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Purdue ramping up engineering program to up U.S. chip production – The American Genius

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The little smart chips that power much of our devices, such as phones and computers, are manufactured overseas. Purdue hopes to change that.

Computer chips run nearly everything in this world. From your smartphone in your back pocket to the vending machine you get snacks. More seriously though, they run the computers that handle our government’s most sensitive information and the drones that fly overheard foreign lands.
For the US, however, most of our chips are not manufactured here. They come from Asian countries like Taiwan. This is a huge security risk and one our current government is opting to change.

Simpsons meme saying "I'm in danger" while riding bus, representing overseas chip production that could affect safety.

As we try to swerve the chip-making production to be more within borders, we are facing roadblocks. There is a lack of educated engineers to produce them. That is where Purdue University is playing a pretty important role in that initiative.
Purdue University has one of the largest engineering programs in the country. Not only is it one of the largest but there have been known to me more than a few success stories and high graduation rates from the program itself. Many are looking to duplicate the program in other universities.
So it’s no surprise that leaders of the country’s largest tech companies are backing the program and doing what they can to provide the necessary equipment. The Spokesman reported a group including Keyvan Esfarjani Intels’ manufacturing chief visited the campus recently to view the program firsthand. After the program director stated they required more computer chips for the students to work on, Mr. Esfarjani all but threw them at him.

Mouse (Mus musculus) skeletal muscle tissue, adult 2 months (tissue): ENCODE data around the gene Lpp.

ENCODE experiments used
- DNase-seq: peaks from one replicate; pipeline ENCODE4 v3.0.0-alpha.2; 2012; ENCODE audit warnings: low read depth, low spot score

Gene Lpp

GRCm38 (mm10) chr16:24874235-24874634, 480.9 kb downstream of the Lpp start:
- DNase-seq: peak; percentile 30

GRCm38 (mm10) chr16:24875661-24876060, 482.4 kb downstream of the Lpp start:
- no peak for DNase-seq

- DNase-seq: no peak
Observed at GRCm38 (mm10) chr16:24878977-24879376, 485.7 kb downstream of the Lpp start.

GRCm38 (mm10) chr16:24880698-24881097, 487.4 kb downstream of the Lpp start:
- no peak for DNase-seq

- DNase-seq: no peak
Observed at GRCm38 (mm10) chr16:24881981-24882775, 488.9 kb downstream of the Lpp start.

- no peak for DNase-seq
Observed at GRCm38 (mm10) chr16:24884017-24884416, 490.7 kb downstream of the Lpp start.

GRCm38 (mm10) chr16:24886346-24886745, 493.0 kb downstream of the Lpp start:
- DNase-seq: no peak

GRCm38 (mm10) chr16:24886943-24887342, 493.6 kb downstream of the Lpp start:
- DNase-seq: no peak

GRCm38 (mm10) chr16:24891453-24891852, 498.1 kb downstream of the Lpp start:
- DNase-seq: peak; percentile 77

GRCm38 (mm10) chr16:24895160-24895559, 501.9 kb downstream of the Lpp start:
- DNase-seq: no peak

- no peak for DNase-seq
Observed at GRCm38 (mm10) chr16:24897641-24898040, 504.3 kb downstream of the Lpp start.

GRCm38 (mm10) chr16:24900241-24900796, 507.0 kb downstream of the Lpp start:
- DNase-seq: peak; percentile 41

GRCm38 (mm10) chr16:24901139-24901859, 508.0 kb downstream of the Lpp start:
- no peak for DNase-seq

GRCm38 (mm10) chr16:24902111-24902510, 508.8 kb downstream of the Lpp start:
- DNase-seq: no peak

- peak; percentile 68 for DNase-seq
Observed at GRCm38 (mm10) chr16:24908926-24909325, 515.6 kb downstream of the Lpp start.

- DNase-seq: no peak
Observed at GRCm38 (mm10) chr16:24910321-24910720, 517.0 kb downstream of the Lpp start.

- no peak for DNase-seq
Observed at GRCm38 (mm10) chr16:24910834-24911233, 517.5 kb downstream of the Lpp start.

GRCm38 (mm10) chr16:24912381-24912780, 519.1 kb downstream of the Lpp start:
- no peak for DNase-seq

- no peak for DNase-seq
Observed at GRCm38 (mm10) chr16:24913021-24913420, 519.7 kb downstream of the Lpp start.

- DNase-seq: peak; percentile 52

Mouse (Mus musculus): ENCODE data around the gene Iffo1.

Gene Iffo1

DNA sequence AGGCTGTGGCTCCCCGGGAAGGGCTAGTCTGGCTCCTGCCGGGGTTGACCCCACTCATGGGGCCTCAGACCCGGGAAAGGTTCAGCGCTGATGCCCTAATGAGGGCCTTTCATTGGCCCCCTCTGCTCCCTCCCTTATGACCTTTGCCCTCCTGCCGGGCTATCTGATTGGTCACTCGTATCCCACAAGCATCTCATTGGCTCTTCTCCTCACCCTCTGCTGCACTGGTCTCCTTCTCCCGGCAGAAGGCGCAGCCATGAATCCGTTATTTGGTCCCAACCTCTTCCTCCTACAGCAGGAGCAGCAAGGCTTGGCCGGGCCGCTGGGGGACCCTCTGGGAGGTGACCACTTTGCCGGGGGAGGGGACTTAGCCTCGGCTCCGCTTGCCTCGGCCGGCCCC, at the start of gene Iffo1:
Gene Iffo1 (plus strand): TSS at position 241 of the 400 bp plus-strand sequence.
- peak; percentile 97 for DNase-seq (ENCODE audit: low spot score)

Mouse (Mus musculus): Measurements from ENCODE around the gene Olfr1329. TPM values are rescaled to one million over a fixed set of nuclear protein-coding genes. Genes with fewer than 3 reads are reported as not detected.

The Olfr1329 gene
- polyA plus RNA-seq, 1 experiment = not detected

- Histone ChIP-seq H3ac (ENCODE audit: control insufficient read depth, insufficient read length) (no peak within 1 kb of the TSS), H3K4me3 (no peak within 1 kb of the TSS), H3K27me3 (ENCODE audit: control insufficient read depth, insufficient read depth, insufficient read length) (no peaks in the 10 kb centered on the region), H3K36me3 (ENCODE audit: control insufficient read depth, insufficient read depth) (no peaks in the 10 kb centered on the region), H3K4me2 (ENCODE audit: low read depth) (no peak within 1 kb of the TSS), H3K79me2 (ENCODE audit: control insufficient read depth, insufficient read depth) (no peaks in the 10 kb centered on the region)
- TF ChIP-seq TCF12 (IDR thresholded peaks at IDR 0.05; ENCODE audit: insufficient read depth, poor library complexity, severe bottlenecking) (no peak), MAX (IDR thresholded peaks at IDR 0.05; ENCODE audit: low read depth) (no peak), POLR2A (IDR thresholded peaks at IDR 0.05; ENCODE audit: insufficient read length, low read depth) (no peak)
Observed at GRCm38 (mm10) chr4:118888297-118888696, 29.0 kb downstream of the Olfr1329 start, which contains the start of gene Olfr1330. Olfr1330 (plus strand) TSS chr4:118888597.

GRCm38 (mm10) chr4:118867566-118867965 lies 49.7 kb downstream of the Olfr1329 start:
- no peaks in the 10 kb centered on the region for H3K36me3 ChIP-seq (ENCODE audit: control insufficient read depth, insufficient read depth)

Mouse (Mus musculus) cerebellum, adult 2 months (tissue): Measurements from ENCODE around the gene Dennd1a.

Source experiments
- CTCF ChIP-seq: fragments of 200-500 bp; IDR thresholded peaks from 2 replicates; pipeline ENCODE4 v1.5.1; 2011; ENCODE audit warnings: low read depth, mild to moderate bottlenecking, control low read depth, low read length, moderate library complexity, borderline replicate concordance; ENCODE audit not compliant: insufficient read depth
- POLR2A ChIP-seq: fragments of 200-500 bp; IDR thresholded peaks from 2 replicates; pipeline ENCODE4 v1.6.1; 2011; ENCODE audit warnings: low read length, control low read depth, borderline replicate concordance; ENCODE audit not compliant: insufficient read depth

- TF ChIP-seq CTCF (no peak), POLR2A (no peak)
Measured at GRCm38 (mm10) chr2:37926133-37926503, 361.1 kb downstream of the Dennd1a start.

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The hope is that campuses around the country can churn out 50,000 new semiconductor engineers every year for five years so they can staff all the new factories around the country being built.
Even then it still won’t be enough, there are still several hundred other subsidies that require engineers. We won’t see ourselves completely reliant on internal chip manufacturing for decades.
Purdue cannot lead this fight alone as well. Whilst they are trying to graduate at least 1000 students a year, there is a desperate need for other colleges, communities, and the elite to advertise their engineering programs to be more captivating. There has also been a few attempts at expanding our Visa programs to allow more stupid to come study in hopes they will remain in the US.
The overall lack of engineers does affect us all in the grand scheme of things. I hear a lot about how people want to claim “China is watching us or Russia is watching us through our phones” – okay I understand. I can not tell you if you are right or wrong. What I can tell you is to help foster your friend’s and families’ interest in engineering so we can become completely self-reliant on our technology one day.

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A native New Englander who migrated to Austin on a whim, Stephanie Dominique is a freelance copywriter, novelist, and certificate enthusiast. When she’s not getting howled at by two dachshunds or inhaling enough sugar to put a giant into shock, she is reading, cooking or writing about her passions.
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